One of the most challenging relationship myths I’ve had to unlearn is that fighting is inherently bad for a relationship. No one taught me how to fight fairly in a relationship—or that fighting fair is more important than not fighting at all!
Growing up, I heard all about how my parents never fought before their divorce. It was a point of pride, signaling theirs was a marriage that shouldn’t have ended. Of course the media supported this belief. Divorce was for couples who fought constantly. Couples who stayed together rarely fought, didn’t have to work on their relationship, and could read each other’s mind.
Basing the health of your relationship only on how often you fight is utterly misguided
This belief that fighting = bad is so ingrained that I still think most fights with my beau are The End! Obviously me freaking out about which appliance he used to make the dressing (for the record: it should have been the blender) can outweigh over a decade of love & devotion.
These days the freak-outs only last a moment or two, instead of causing days of angst. It also helps to know that I’m not alone in this hyperbolic thinking. Friends whose relationships I admire as well as my counseling clients struggle with this as well.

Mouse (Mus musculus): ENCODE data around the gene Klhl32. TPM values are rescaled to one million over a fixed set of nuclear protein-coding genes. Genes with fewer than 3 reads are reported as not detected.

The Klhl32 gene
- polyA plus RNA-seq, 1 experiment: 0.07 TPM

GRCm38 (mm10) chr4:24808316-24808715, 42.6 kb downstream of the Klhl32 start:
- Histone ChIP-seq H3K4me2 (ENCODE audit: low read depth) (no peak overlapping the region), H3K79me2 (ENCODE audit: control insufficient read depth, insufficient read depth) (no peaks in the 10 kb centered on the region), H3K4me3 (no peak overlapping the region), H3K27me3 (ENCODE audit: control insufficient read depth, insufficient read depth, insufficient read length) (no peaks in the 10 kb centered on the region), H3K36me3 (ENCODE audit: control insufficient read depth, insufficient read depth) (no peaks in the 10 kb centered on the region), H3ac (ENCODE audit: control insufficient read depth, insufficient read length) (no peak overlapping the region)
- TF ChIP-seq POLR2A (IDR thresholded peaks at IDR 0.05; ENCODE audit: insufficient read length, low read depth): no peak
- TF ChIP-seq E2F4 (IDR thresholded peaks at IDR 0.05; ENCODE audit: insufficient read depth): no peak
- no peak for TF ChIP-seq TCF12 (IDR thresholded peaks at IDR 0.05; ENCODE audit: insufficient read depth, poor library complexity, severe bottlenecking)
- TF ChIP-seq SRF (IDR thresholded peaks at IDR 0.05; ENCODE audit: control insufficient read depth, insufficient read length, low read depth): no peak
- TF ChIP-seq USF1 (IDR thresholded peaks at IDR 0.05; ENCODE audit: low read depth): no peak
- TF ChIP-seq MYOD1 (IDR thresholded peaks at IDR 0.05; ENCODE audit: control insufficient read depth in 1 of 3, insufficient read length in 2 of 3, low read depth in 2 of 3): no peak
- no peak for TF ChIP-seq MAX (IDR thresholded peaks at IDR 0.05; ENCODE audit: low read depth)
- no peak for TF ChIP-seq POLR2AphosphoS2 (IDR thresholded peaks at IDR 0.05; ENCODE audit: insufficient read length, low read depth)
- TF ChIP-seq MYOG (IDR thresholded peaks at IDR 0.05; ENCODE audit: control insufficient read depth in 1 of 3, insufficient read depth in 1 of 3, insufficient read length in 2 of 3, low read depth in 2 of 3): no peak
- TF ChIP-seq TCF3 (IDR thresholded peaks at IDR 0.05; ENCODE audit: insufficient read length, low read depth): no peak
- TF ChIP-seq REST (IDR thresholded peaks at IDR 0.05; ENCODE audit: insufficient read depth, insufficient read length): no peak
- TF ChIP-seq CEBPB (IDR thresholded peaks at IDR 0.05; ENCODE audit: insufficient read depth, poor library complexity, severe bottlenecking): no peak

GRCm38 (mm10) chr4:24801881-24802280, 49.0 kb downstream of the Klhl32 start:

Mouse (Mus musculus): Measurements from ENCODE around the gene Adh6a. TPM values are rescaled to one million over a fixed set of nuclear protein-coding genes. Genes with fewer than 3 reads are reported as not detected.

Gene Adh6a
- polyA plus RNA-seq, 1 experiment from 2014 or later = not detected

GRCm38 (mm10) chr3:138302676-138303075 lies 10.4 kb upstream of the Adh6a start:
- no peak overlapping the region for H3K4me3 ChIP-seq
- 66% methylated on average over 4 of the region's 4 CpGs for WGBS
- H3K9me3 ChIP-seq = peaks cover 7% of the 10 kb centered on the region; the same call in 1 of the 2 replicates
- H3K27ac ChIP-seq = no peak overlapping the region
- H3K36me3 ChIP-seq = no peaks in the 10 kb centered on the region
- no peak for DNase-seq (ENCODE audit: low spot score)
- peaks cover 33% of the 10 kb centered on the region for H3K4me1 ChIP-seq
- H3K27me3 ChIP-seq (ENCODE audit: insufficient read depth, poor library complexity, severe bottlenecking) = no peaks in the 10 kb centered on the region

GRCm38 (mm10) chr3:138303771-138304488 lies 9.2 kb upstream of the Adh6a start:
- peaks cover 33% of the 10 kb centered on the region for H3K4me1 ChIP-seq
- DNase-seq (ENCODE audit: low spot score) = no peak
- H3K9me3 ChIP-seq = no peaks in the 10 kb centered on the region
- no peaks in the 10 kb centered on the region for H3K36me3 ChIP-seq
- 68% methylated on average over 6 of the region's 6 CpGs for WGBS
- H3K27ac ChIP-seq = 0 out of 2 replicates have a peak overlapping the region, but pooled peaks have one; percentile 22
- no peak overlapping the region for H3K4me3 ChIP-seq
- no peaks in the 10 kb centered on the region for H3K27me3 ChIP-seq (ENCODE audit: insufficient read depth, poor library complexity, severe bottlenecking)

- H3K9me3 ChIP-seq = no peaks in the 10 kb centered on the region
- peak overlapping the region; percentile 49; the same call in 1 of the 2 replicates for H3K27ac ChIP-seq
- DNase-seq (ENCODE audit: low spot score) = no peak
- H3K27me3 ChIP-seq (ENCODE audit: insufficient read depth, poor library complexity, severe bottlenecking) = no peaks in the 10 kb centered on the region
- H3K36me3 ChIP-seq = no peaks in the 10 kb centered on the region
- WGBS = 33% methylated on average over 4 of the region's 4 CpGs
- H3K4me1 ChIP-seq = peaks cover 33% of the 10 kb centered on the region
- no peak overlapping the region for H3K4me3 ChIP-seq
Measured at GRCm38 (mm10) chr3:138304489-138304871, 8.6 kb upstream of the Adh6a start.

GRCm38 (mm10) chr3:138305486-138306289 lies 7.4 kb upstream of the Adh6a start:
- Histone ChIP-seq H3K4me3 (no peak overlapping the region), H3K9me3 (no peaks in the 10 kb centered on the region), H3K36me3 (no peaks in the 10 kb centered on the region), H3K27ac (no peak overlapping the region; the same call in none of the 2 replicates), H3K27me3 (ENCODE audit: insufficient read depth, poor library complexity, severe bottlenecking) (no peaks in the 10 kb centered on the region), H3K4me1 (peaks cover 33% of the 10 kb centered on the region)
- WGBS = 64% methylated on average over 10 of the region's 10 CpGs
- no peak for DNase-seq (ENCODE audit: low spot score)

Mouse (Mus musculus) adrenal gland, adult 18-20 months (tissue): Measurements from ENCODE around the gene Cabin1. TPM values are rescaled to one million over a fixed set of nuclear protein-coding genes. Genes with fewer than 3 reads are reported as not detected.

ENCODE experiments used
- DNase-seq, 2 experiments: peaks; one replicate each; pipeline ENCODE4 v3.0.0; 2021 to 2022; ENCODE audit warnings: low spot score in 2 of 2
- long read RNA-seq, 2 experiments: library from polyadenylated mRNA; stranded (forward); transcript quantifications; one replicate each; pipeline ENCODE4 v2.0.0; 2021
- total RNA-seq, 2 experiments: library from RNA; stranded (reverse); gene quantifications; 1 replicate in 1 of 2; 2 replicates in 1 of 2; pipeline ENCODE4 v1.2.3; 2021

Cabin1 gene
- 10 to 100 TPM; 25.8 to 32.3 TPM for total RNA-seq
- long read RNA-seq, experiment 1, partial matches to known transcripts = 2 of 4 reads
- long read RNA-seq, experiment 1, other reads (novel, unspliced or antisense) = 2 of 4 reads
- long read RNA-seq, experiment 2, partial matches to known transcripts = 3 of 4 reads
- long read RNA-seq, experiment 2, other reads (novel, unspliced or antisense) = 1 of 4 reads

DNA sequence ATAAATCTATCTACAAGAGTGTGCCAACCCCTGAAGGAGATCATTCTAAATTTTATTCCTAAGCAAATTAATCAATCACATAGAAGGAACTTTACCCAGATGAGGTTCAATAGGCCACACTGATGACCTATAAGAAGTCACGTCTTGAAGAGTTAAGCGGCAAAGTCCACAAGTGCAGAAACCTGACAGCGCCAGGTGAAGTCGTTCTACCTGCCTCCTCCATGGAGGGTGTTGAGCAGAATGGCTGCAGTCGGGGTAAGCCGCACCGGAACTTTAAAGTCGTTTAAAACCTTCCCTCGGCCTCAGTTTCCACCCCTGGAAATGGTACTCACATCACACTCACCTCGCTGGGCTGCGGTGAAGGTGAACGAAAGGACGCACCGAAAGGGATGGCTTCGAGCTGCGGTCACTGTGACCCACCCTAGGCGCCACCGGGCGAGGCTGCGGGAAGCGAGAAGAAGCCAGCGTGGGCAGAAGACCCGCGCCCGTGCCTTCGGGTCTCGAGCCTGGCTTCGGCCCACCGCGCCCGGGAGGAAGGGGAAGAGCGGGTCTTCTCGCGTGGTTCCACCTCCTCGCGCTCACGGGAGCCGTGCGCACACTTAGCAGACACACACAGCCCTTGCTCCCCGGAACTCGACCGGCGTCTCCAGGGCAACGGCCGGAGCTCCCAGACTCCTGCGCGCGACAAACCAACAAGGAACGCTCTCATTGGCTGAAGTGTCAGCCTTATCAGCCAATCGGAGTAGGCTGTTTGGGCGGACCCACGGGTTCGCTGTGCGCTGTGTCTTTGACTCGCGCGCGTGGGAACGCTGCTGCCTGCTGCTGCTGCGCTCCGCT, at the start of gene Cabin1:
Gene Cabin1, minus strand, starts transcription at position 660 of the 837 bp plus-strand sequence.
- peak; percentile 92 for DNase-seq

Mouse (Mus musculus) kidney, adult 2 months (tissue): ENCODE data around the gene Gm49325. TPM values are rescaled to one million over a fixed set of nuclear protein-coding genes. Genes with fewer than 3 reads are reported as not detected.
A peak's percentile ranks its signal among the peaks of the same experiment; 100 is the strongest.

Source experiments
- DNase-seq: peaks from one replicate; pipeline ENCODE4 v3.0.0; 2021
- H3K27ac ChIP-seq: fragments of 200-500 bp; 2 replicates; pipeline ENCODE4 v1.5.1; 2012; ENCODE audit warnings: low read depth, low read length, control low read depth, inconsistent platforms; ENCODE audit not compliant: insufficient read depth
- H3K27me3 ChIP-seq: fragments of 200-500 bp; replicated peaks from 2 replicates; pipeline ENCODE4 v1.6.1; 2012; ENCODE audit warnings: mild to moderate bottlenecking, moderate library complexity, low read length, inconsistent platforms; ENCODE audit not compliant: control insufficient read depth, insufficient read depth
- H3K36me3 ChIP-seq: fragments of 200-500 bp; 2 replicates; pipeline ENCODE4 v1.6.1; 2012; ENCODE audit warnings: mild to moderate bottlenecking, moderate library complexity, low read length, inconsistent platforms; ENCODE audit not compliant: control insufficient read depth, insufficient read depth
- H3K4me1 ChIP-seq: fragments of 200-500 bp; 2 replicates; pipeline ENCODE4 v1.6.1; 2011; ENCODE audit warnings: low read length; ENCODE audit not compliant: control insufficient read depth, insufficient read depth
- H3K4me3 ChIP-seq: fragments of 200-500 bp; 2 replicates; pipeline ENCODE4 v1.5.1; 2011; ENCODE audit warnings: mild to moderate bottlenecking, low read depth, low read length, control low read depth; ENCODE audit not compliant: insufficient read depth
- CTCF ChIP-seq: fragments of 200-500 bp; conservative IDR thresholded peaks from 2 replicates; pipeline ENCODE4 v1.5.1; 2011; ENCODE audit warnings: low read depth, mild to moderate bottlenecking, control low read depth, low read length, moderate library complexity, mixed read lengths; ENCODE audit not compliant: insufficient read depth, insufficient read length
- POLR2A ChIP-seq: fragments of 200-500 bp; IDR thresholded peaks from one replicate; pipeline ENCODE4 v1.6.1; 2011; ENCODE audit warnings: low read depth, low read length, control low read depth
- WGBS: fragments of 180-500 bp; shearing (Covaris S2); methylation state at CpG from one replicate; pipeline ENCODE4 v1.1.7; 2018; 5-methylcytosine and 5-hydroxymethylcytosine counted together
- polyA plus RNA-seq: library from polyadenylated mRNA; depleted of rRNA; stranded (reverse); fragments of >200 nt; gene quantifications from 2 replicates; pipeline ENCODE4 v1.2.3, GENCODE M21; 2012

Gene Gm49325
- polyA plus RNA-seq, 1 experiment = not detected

Fighting fair is far healthier for your relationship than never speaking up.
Fact: your honey is going to hurt your feelings at some point and vice versa. It’s unavoidable when two people with their own baggage and life experiences come together! Even if your core values are similar, there’s something you won’t agree on. Hopefully it’s tiny like the aforementioned blender vs food processor fiasco in the midst of which I blurted, “I don’t even know why I’m mad at you about this and I know it’s stupid and I’ll probably write about it someday…”
Keeping your emotions inside isn’t healthy for your or your relationship. Not naming & processing them keeps you stuck in the stress cycle which wreaks havoc on your body – think poor sleep, brain fog, a constant sense of unease, tense muscles, and more. Plus, those emotions build up until you explode at your honey and then the fight is way bigger than it could have been if you talked through those emotions from the start.
That doesn’t mean you should scream & shout about every single thing your love does that bugs you.
If you are, that’s a fantastic sign to seek outside support. You have the right to name and feel your feels. Learning how to fight fairly in a relationship helps you do so without hurting each other (as much) or damaging the relationship itself.